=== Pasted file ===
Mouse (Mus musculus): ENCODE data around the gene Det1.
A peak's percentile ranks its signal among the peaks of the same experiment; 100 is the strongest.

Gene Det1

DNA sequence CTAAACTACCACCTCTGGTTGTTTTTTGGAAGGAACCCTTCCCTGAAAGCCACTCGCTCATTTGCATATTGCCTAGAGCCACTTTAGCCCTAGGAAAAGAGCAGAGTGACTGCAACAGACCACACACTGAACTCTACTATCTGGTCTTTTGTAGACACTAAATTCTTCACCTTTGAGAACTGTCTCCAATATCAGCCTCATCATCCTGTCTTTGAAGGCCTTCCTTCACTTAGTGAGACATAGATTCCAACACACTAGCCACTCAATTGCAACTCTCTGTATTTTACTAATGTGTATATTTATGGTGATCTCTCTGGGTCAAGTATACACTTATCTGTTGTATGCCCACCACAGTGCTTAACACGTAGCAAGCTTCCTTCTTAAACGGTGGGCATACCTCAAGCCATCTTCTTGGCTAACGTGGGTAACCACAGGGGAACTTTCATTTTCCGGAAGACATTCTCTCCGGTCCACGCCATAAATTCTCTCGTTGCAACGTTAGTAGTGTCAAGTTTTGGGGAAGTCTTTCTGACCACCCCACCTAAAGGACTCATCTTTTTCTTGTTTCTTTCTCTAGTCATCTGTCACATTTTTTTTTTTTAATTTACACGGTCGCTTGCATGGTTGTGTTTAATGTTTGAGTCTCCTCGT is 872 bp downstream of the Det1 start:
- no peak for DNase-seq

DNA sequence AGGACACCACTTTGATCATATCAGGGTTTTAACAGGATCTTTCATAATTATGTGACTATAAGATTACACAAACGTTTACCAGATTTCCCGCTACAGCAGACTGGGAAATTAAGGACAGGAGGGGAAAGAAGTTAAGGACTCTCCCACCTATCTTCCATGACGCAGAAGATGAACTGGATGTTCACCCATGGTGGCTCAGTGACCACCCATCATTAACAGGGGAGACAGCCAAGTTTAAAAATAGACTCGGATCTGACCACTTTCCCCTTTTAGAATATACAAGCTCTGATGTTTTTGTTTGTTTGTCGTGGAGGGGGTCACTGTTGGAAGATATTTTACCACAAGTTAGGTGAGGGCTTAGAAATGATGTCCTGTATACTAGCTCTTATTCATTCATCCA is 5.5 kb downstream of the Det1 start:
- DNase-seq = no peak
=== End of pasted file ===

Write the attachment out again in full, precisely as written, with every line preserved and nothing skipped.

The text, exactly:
Mouse (Mus musculus): ENCODE data around the gene Det1.
A peak's percentile ranks its signal among the peaks of the same experiment; 100 is the strongest.

Gene Det1

DNA sequence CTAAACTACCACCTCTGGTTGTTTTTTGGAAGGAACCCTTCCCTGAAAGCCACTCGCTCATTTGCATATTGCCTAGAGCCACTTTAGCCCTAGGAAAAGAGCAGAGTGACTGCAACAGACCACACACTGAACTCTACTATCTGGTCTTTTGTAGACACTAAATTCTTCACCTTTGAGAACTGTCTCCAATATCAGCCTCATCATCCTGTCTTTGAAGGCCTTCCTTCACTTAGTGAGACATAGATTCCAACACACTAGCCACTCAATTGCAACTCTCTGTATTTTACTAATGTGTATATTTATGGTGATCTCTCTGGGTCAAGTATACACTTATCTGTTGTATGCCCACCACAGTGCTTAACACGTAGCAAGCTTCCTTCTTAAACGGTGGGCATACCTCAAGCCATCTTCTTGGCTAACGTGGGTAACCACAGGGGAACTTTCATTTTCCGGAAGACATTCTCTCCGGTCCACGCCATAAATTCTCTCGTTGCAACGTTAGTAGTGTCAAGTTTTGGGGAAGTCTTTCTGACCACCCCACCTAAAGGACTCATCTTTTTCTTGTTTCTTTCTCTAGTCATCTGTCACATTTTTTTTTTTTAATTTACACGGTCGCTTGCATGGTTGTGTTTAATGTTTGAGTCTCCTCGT is 872 bp downstream of the Det1 start:
- no peak for DNase-seq

DNA sequence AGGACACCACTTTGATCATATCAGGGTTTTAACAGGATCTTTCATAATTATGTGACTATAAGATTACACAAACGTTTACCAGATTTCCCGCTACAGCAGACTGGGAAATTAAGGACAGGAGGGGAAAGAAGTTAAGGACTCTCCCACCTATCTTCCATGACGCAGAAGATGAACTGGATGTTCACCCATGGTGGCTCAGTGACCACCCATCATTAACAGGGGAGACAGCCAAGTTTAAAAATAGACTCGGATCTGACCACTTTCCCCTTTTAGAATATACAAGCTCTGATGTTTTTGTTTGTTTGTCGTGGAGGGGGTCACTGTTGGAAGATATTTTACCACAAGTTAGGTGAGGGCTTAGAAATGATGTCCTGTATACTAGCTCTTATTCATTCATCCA is 5.5 kb downstream of the Det1 start:
- DNase-seq = no peak